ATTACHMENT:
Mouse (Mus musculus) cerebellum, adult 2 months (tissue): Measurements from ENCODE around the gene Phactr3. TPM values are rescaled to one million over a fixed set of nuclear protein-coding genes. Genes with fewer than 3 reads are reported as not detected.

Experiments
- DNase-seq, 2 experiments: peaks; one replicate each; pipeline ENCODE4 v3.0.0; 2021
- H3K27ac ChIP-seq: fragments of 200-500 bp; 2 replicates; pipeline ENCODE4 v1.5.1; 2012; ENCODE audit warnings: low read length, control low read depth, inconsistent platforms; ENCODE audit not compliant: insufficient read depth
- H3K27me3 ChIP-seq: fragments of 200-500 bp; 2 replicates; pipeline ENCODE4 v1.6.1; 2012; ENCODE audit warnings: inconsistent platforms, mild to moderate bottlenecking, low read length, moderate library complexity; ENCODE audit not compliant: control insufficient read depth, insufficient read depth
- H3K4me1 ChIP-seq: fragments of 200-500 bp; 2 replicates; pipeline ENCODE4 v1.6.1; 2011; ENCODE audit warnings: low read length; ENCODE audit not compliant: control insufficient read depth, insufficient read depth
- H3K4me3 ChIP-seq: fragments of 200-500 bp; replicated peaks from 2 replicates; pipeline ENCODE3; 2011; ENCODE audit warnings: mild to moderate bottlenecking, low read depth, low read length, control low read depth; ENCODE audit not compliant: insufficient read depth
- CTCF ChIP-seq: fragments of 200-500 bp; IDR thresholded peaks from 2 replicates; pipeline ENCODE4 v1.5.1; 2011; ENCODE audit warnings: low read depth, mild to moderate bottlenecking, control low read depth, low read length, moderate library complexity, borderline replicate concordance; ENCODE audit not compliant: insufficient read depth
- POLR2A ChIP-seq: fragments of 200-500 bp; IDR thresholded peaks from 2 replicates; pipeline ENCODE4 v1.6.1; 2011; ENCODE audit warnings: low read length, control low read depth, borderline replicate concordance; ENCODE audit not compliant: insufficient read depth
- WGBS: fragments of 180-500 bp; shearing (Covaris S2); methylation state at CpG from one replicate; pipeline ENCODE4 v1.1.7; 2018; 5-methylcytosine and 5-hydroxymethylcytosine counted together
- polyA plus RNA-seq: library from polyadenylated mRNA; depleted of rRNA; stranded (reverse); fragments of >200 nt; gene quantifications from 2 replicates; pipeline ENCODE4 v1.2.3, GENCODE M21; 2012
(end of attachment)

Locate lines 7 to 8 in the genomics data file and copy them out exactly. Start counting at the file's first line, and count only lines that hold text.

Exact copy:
- H3K4me3 ChIP-seq: fragments of 200-500 bp; replicated peaks from 2 replicates; pipeline ENCODE3; 2011; ENCODE audit warnings: mild to moderate bottlenecking, low read depth, low read length, control low read depth; ENCODE audit not compliant: insufficient read depth
- CTCF ChIP-seq: fragments of 200-500 bp; IDR thresholded peaks from 2 replicates; pipeline ENCODE4 v1.5.1; 2011; ENCODE audit warnings: low read depth, mild to moderate bottlenecking, control low read depth, low read length, moderate library complexity, borderline replicate concordance; ENCODE audit not compliant: insufficient read depth